Officials in Franklin, North Carolina are getting cold feet over plans for a Wal-Mart supercenter. The reaction comes on the heels of a local retail plaza owner making it clear that the proposed supercenter will devastate the shopping mall where the “old” Wal-Mart is located. The owner of the Holly Springs Plaza predicted dire consequences if a new supercenter were to shut down the existing Wal-Mart. According to the Asheville Citizen-Times, the owner of a hair salon in the Holly Springs Plaza told officials, “All Supercenters have a beauty shop. It will be more competition for this area with the beauty salons that are here and it might hurt us for a while. We would just like to keep things the way that they are.” An official from the Phillips Edison & Company, the Cincinnati-based real estate firm that owns the Holly Springs Plaza, told the Citizen-Times that he spoke to Wal-Mart officials this week about possibly expanding the store’s current location. Wal-Mart reportedly told him that the giant retailer had hit a snag in the site it was interested in on Highlands Road. Phillips Edison wrote a letter to the Franklin Aldermen explaining that they would be hard-pressed to find a tenant for the 93,000 s.f. Wal-Mart building, and that smaller retailers are not interested in competing with a supercenter. The Plaza would lose its smaller tenants, like its Chinese restaurant, if the Wal-Mart discount store became empty. Franklin Alderman Bob Scott said he is concerned about what a new supercenter would do to the town. “I would like for the designers of this supercenter to come in and sit down and work with the town and come up with something that would be in keeping with the principals of growth we just adopted,” he told the newspaper. “We don’t want just another box. We really don’t. There’s enough of those floating around now.”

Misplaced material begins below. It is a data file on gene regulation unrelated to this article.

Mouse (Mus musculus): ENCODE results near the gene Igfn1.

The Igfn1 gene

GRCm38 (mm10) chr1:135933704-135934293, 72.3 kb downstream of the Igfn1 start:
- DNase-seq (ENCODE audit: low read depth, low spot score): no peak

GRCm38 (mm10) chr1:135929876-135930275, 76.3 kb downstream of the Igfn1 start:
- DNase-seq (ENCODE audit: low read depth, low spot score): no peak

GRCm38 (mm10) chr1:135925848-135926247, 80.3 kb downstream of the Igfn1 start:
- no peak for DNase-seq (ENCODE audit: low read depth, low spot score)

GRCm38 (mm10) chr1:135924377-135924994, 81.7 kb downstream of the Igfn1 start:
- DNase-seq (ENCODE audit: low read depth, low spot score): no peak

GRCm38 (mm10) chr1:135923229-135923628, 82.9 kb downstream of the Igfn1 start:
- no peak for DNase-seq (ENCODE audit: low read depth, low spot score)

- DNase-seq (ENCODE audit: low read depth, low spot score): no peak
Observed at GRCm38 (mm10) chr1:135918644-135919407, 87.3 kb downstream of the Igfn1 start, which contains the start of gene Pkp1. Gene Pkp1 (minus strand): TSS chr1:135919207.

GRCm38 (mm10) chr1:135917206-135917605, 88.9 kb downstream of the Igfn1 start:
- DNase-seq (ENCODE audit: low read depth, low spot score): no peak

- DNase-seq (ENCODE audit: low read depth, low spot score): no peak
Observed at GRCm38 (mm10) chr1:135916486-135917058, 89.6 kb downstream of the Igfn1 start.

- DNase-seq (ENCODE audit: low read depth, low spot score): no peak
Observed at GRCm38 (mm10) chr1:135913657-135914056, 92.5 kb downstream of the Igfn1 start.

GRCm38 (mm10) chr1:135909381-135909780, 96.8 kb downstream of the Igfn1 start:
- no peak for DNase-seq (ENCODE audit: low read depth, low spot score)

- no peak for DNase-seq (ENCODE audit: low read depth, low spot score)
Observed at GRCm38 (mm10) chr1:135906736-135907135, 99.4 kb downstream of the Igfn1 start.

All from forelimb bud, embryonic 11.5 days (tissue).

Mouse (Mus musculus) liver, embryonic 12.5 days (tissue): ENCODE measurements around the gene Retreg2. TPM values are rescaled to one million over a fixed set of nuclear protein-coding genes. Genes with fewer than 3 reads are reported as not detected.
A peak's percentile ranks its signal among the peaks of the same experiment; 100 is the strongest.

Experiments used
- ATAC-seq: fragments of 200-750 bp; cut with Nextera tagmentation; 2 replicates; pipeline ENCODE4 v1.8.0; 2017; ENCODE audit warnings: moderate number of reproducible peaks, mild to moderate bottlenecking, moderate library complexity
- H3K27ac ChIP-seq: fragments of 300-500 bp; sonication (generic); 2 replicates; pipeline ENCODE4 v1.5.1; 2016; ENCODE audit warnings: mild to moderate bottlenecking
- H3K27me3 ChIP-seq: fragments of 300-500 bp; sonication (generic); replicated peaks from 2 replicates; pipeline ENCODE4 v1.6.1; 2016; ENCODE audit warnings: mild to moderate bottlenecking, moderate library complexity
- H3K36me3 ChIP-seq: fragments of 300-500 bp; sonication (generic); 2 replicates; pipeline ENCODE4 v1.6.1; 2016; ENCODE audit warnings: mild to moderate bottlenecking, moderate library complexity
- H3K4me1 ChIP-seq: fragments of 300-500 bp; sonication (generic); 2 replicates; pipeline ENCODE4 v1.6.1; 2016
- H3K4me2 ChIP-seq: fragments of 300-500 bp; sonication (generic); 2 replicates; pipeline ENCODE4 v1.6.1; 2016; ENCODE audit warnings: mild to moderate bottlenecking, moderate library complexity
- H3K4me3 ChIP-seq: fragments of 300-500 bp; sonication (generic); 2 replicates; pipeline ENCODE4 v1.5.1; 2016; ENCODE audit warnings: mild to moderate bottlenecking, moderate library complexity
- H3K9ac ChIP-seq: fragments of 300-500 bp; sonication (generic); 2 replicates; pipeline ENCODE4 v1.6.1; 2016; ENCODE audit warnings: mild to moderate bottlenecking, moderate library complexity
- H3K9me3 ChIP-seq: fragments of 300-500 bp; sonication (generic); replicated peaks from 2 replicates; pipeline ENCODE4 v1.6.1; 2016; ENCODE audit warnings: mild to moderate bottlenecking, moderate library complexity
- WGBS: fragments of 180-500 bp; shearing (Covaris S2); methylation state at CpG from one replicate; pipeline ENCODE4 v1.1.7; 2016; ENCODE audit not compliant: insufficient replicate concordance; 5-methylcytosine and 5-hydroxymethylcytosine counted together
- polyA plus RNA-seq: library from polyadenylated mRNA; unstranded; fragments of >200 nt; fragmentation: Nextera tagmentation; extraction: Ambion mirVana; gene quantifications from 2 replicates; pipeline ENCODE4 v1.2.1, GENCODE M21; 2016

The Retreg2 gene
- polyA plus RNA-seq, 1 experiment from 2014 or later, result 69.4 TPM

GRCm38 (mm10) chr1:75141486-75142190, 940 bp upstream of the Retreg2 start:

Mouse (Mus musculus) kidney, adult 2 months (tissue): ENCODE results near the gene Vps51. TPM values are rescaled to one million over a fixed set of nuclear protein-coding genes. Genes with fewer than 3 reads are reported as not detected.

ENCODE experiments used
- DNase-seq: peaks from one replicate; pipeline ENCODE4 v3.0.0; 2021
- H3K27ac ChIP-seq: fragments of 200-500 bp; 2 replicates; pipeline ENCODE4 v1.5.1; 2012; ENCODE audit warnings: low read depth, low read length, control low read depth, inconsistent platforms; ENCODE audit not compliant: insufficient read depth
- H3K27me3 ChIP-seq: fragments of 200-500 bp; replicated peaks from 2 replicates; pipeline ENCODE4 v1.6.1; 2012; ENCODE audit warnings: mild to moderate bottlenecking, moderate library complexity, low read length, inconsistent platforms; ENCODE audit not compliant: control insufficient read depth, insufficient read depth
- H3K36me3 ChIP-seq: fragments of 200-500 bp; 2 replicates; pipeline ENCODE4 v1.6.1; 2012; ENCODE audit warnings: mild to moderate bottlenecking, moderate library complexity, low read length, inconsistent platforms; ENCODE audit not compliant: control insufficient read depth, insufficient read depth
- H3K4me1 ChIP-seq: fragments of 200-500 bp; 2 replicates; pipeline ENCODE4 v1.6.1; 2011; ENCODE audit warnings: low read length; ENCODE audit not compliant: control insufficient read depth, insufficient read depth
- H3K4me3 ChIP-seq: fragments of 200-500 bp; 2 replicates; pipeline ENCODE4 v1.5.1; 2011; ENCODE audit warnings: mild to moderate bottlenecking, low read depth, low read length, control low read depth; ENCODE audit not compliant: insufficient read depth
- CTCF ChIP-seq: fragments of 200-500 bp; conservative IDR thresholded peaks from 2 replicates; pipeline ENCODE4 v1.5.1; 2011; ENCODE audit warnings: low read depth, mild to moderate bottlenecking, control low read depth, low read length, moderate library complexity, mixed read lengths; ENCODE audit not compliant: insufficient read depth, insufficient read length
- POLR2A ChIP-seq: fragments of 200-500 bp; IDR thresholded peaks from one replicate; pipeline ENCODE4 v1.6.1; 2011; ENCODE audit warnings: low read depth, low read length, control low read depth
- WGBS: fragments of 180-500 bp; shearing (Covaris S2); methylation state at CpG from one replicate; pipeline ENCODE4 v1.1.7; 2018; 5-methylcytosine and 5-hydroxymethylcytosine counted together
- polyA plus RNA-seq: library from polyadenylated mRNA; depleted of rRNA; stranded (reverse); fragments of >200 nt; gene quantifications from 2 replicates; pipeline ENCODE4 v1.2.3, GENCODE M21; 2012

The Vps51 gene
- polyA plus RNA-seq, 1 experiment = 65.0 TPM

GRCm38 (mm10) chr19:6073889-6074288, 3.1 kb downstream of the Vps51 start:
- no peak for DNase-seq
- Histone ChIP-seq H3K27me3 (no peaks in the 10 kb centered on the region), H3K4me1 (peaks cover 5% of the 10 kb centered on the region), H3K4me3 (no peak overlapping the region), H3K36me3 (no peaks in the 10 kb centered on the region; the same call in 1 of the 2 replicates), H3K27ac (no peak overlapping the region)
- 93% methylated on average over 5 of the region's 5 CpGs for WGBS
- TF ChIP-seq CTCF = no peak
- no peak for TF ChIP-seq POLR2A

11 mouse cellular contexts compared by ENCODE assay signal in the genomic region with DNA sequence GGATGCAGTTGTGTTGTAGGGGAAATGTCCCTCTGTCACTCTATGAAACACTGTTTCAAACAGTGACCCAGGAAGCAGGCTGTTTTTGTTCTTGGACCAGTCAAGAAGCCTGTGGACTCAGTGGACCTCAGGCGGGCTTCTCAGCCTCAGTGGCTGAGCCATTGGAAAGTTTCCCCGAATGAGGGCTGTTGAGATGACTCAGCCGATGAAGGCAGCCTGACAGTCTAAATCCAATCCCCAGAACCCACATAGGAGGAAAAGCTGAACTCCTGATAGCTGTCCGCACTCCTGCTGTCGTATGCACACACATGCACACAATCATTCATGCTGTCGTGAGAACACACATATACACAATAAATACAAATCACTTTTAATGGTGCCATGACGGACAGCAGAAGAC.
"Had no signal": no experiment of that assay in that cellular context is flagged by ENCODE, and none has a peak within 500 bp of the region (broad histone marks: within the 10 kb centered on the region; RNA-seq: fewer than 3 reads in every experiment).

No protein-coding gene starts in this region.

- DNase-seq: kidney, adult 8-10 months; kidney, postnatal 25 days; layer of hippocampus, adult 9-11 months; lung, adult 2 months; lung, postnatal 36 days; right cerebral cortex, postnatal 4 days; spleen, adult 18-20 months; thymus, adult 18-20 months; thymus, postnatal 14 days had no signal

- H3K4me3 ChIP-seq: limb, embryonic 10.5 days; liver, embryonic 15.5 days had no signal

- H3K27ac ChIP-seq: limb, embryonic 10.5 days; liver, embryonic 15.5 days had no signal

In fact, there are, at any point in time, between 300 and 350 dead Wal-Mart discount stores “floating around” — including 15 “darks stores” in North Carolina alone, with a total currently of 1.169 million square feet of buildings for sale or lease. That’s enough space to fit 24 football fields. This makes North Carolina one of the leading Wal-Mart graveyards in America. It appears from this story that local officials are concerned about what would happen to the “old” plaza where the Wal-Mart discount store would close — but that Wal-Mart’s supercenter plans for Franklin had nothing to do with the concerns of other merchants. The “snag” that Wal-Mart hit was certainly not concern over the future of the Holly Springs Plaza. But it’s refreshing that the old mall spoke up for itself, and told the truth that the town would be left with an eyesore instead of a mall.